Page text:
Faculty convos: Economics and LAE

Sitting down with Dr. Brian Peckham to talk about his field


Course schedule provided by Don Spears, uncle-in-law of Brian Peckham

Dr. Brian Peckham is one of the longest-serving faculty members at UW-Platteville. Peckham began his teaching at UW-Platteville in 1987 and, including five years at University of Utah beforehand, has been teaching at the university level for 39 years. 

I sat down with Dr. Peckham to discuss some of his teaching experiences through the years, what keeps him going and what he sees for the future.

First and foremost, Peckham addressed his age.

“People say, ‘well, what is an old dog like you doing still teaching? You ought to retire,’” Peckham chuckled. “Why retire? I’m having fun. Part of the fun involves trying to figure out what I should say in my classes and how to get that across to my students.”

Peckham included a caveat, though: although he is old enough to retire, he does not need to retire due to health concerns or family concerns, which is a valid reason for people to retire.

“There’s something else that marks a big difference between 1987 and today. Yes, we didn’t have Xerox machines, we didn’t have internet or email, but we also had more courses, at least in economics.”

Peckham shared with me a class schedule for the second semester of 1965 – 1966 to illustrate the breadth of the university’s programs. I have scanned the page for the Economics classes, which operated from the Business Administration-Economics Department at the time.

“When I came here, we had seven people teaching in the economics department. We had courses in labor economics, international economics, money and banking, and all that. Now, today, in 2021, we’re down to one or two courses in Economics.”

Peckham continued, “The same thing has happened with History, same thing has happened with Sociology. Something that I have seen in the last 34 years is a shrinking and diminishing of the liberal arts, and that troubles me.”

Here, Peckham notes that the history of UW-Platteville as an educational institution has been that of one that educates miners, engineers, and scientists where the liberal arts may not be seen as paramount or essential. He emphasized his point by saying:

No matter what field you go into, you can benefit from a liberal education and from having courses in economics, history, philosophy, and literature. A liberal  education can help you achieve personal growth, it can make you more original, make you more of an individual. It can strengthen your imagination and strengthen your resources against fear and despair. This is going to sound really strange to some students, but bad news up the road: as you get farther into life, you find that there are all sorts of threats blocking your progress and all sorts of reasons to give up hope, all sorts of reasons to despair about not only your future, but the future of American society, if not humanity.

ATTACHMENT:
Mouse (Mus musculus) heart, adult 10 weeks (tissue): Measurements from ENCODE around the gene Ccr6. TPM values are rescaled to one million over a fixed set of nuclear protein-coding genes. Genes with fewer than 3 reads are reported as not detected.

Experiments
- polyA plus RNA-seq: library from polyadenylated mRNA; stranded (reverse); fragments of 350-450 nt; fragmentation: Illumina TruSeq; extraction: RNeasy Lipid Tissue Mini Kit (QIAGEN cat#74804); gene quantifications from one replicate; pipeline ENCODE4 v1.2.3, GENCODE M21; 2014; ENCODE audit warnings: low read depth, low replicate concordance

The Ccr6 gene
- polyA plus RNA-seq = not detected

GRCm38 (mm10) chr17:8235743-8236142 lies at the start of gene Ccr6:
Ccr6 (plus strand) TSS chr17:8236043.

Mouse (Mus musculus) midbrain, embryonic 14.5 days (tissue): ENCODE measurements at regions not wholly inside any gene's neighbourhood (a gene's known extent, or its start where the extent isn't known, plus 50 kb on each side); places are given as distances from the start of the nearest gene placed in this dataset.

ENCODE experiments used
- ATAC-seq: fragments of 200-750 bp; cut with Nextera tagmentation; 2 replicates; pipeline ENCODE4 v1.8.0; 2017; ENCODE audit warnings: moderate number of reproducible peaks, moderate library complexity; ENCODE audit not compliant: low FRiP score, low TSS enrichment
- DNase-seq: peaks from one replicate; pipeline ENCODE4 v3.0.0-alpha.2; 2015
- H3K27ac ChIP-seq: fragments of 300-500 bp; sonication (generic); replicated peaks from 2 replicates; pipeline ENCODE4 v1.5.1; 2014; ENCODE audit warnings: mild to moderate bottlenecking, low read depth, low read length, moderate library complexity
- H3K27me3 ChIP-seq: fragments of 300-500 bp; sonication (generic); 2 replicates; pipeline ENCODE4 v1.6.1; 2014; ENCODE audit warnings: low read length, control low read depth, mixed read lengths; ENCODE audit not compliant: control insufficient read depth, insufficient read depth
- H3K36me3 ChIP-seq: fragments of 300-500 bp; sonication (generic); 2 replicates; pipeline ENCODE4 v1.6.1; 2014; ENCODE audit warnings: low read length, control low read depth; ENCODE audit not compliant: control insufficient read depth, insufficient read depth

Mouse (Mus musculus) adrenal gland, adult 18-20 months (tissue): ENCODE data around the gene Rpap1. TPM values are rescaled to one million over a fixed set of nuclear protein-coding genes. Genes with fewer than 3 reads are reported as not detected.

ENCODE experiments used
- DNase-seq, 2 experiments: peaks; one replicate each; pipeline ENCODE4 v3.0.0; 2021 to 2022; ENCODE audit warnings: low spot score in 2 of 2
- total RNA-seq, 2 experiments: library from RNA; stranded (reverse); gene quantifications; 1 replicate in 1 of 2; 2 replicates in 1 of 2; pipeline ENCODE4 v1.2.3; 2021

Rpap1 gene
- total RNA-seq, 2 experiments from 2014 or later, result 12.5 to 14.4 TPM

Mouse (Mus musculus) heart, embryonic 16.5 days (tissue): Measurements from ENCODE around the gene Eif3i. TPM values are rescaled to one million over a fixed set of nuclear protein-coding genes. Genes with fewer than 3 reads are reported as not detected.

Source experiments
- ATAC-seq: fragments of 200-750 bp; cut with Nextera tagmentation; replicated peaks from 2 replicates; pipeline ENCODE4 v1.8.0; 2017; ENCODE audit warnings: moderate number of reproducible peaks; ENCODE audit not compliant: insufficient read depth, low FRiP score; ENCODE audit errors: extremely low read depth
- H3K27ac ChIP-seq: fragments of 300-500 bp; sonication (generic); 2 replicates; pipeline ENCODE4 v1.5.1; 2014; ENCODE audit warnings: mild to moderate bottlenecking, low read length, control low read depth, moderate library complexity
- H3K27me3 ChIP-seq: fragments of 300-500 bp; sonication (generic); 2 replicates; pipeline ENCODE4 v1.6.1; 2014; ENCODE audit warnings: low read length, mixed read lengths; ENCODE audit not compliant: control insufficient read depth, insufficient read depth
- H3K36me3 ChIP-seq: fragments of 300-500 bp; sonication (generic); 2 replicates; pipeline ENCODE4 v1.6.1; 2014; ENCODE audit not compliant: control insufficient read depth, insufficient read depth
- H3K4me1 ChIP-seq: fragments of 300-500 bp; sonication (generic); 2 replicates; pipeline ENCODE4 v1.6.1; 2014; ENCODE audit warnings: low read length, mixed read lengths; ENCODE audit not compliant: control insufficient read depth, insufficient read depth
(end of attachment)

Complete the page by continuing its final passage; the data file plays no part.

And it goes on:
On top of giving us “protection against hopelessness,” engaging in a liberal education also provides us with a plethora of historical figures from whom we may learn and grow. Peckham describes these people as moral exemplars.

“[Moral exemplars] are heroes who can inspire you. In my case, one of my moral exemplars is John Stuart Mill, the great British philosopher and economist in the 1800s. When I experience despair, I think: ‘You know, Mill also had those moments.’ He knew he was dying of tuberculosis; he knew in his lifetime that he would not be able to realize all of his ambitions for Britain.”

John Stuart Mill was an advocate for feminism, striving to find legal equality between men and women in Britain, which included trying to advance the cause of women’s suffrage. Mill was also one of the leaders in preventing Britain from allying with the Confederacy in the American Civil War. Because of these noble causes, Mill became a role model for Peckham.

Peckham emphasized another point: in our lives, we will experience encroachments against our problem-solving, thinking and decision-making by people who want us to see “only one way.” Liberal education, as Peckham describes, frees us from this possible dominance and enables us to broaden our capacity to think.

In the realm of economics, “Some people will want you to think there is one economic story that makes any sense, and they are the one telling it, and that you should vote for them … one thing I try to get across to my students is that’s just wrong. There is no ‘golden model’ that is the absolute truth.”

While no “singularly true” model exists, impartial, untrue and false arguments exist, and Peckham stressed the weight of sifting through the differences between a sound argument and sophistry, which consists of bad arguments and fallacies. Once more, an excellent place of practice is liberal education.

This handful of principles – resilience to despair, continued learning, diverse thinking – continue to influence Peckham’s teaching style as he reflects:

As I look back, both at my years at Utah and first couple of decades here, I am sorry that I didn’t do a better job for my students. I shudder when I think about some of the wretched courses that I inflicted on students… I want to stress that although my courses now are still far from perfect, I think they are better… in my experience, learning is possible. We can – this is one of the most noble features of human beings – discover our errors and through experience and discussion, try to rectify them.